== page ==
Unstoppable: 10 young women use a TedX event to send a powerful message to Madagascar’s youth

“All of the speakers spoke so passionately about injustice and breaking the barriers to reach their objectives.”

Fanja Saholiarisoa
17 October 2019
UNICEF/2019/LEXIMM

Seventeen-year-old Finarita was the first speaker to take the stage during a recent TedX Youth event in Madagascar, and as she shared the story of her childhood the capacity audience listened intently. Now a well know and celebrated tennis player, Finaritra bravely recounted a period of anguish which is sadly familiar to many young people.

“I was bullied at school because of my weight,” she told the crowd at a hotel in the capitol Antananarivo. “People used to tease me with stupid names like the whale, sweet potato, or even the big cow. I was only seven and it destroyed my confidence and self-esteem.”

But the abuse did not stop Finaritra from pursuing her goals. According to her, these stupid remarks made her strong. “I thank all the persons who hated me as you encouraged me to go further,” said Finaritra.

Several other speakers also recounted difficult periods in their lives and how they overcame them. “I lost my mother when I was four-years-old, and my life was a nightmare until I was 12 years old,” said 17-year-old Christella who is now member of a UNICEF supported program called Junior Reporters Club in the south of Madagascar. Together with other young journalists she produces a weekly radio program that seeks to inform children and youth about their rights.

Finaritra and Christella were among 10 speakers who took part in the TEDx event organized by UNICEF and UNFPA during International Day of the Girl. Titled Ampela Unstoppable, using the Malagasy word for girl, the program revealed 10 different characters of unstoppable girls from across the country and with different backgrounds, who came together to break barriers and advocate for girl’s rights.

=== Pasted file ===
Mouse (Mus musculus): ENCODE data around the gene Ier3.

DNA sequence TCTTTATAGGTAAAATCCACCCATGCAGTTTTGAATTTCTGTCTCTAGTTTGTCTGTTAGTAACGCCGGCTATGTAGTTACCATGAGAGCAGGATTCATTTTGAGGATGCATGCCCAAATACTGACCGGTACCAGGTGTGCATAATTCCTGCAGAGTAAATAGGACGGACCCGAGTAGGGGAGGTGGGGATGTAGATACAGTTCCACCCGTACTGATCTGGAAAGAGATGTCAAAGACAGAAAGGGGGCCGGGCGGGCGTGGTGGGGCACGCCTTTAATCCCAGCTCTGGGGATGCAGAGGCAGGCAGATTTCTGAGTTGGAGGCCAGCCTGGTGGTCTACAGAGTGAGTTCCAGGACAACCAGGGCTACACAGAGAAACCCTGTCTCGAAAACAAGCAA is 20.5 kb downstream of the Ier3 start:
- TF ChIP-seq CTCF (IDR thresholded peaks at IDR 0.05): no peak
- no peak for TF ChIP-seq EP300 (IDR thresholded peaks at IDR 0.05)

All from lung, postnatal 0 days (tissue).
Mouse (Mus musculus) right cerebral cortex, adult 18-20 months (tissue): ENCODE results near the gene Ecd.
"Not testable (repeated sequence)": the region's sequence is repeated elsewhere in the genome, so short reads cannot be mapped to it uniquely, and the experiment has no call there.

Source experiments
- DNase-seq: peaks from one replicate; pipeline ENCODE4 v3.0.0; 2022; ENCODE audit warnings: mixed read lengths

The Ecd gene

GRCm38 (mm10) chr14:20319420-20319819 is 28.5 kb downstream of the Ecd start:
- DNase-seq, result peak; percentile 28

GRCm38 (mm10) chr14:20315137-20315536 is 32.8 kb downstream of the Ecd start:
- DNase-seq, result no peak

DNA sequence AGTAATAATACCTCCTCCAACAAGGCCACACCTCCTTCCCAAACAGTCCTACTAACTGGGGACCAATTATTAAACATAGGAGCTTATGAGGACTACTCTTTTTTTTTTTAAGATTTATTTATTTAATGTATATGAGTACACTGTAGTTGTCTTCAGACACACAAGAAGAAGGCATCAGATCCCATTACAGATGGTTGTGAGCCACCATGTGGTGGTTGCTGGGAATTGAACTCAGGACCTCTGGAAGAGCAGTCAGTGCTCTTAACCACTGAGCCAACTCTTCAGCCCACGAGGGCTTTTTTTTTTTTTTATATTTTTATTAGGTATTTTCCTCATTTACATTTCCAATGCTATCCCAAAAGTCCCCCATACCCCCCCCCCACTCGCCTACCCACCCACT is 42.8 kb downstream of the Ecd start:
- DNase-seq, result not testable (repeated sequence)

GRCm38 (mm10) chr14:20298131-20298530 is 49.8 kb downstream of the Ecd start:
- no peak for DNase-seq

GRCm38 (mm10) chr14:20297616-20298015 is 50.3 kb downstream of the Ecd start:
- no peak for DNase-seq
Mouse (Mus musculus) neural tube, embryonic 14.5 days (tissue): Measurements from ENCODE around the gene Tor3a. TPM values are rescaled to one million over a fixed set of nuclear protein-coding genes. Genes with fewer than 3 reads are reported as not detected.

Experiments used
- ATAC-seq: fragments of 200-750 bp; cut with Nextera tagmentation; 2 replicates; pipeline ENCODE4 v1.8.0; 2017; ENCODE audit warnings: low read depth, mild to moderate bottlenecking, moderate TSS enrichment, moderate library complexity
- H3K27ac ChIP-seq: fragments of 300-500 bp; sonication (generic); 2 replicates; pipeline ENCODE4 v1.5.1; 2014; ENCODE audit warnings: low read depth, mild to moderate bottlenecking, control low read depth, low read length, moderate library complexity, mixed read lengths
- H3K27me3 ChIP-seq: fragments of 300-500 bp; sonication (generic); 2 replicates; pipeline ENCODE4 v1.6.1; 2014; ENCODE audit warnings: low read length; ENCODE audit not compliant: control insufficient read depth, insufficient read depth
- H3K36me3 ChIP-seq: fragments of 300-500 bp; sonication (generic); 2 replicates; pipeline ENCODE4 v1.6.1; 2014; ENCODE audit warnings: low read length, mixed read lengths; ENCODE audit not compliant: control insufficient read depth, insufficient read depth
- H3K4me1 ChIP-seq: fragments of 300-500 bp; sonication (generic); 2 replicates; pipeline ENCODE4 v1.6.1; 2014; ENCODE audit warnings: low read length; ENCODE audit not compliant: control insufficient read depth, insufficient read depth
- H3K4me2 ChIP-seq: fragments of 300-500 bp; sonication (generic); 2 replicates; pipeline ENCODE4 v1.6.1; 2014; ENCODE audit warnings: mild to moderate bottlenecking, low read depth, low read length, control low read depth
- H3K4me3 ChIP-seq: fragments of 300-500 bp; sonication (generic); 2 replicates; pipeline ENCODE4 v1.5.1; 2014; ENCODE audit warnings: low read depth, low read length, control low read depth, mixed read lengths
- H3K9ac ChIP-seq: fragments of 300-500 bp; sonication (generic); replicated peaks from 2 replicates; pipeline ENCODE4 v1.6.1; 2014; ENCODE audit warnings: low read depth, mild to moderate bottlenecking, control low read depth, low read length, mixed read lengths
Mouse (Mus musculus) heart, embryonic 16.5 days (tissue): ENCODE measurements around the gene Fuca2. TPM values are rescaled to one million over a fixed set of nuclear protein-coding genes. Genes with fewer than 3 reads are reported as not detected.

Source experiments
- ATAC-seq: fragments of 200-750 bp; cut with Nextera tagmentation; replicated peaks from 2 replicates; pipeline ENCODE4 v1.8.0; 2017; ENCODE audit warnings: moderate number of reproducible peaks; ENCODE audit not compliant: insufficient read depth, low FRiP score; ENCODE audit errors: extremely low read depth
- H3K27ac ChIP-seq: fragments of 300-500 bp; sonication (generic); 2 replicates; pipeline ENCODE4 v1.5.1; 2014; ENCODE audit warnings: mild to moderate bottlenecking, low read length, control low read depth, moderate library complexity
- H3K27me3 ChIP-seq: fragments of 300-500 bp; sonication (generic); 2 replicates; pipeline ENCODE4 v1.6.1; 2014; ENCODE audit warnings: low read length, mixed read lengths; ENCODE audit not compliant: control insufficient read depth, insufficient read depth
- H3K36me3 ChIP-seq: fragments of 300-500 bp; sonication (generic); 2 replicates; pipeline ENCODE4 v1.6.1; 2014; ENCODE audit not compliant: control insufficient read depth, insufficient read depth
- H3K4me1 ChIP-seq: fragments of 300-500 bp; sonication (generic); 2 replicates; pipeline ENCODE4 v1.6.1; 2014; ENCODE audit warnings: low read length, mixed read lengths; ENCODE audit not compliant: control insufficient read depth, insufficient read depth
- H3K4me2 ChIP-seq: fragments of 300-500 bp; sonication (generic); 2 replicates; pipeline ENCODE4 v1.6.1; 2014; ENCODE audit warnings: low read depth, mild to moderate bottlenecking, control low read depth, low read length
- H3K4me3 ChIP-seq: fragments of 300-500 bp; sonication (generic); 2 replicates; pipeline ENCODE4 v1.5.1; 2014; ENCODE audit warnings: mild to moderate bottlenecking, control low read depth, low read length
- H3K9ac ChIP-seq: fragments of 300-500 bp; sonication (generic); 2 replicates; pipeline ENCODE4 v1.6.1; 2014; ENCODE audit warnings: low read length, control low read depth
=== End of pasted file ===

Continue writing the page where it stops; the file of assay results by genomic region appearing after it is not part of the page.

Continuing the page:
Girls should not be prevented from anything because of their status.

Lanto, 18

“Girls should not be prevented from anything because of their status. They have all the rights and need to be empowered,” explained Lanto, one of the speakers who was affected by community discrimination because of her skin color and her weight. She is now working on a program to sensitize parents and children about school bullying.

While bullying was a topic touched on by several of the speakers, Landy, 18, addressed overcoming cultural expectations based on gender.

“Here in Madagascar many people believe that women are not made for education, and certainly not for science,” she told the crowd and the hundreds of others watching via Facebook live. “I seem to have the ability to easily talk to people and inspire them and so my family assumed that I would go on to become a pastor.” Instead Landy is now one of Madagascar’s leading young robotics experts.

This was the third TEDX event organized in Antananarivo, following those held in 2012 and 2015. “Children and youth need to have platform to raise their voices and I am happy that these girls could represent the other eight million Malagasy girls living in similar situations: being forced to marry, deprived their rights to education, or being bullied,” said Andriankoto Ratozamanana, a TED Fellow, and one of the event’s organizers. “All of the speakers spoke so passionately about injustice and breaking the barriers to reach their objectives. It really resonated with the audience and beyond.”

The event was organized by UNICEF Madagascar as part of the celebrations to mark the 30th anniversary of the Convention on the Rights of the Child, which will culminate on November 20th – World Children’s Day - with a live broadcast of a children’s debate at the national parliamentary.

View the talks on Youtube: https://www.youtube.com/playlist?list=PLyt3ZQImLR9o3ZOPS8IuFDFzWceCaZUUP